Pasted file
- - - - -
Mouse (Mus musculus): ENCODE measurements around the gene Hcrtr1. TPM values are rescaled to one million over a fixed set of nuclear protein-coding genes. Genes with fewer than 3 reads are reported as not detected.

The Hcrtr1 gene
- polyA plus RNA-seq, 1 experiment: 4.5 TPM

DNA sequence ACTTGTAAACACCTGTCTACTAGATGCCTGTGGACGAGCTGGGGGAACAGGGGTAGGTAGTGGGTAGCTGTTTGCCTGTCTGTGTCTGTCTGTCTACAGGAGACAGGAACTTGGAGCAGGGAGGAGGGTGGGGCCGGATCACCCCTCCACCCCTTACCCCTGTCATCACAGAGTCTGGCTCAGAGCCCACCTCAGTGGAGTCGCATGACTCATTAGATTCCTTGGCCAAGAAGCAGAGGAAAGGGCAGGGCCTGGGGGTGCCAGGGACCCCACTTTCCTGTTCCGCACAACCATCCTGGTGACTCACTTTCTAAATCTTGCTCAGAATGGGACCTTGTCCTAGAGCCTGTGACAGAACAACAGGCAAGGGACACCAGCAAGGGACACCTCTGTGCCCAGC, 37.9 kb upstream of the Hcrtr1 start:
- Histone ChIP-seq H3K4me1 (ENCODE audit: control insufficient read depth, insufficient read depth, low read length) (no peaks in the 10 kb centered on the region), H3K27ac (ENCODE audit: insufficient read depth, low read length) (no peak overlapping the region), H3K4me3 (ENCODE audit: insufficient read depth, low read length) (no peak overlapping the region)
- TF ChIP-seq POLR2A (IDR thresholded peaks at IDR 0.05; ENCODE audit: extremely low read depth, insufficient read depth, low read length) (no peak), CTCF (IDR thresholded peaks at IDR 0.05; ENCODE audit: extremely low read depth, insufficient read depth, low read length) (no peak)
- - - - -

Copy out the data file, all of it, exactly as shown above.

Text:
Mouse (Mus musculus): ENCODE measurements around the gene Hcrtr1. TPM values are rescaled to one million over a fixed set of nuclear protein-coding genes. Genes with fewer than 3 reads are reported as not detected.

The Hcrtr1 gene
- polyA plus RNA-seq, 1 experiment: 4.5 TPM

DNA sequence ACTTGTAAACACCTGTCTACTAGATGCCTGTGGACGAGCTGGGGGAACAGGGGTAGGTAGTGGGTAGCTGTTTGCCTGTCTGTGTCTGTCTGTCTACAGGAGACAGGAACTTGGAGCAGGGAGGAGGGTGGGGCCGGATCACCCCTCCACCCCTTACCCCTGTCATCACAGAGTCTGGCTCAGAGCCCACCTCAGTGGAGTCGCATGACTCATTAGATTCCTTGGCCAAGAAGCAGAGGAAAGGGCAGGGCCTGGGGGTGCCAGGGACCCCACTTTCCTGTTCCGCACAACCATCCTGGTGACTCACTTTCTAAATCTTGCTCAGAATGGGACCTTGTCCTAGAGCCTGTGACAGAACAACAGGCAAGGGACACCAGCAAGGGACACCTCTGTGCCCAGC, 37.9 kb upstream of the Hcrtr1 start:
- Histone ChIP-seq H3K4me1 (ENCODE audit: control insufficient read depth, insufficient read depth, low read length) (no peaks in the 10 kb centered on the region), H3K27ac (ENCODE audit: insufficient read depth, low read length) (no peak overlapping the region), H3K4me3 (ENCODE audit: insufficient read depth, low read length) (no peak overlapping the region)
- TF ChIP-seq POLR2A (IDR thresholded peaks at IDR 0.05; ENCODE audit: extremely low read depth, insufficient read depth, low read length) (no peak), CTCF (IDR thresholded peaks at IDR 0.05; ENCODE audit: extremely low read depth, insufficient read depth, low read length) (no peak)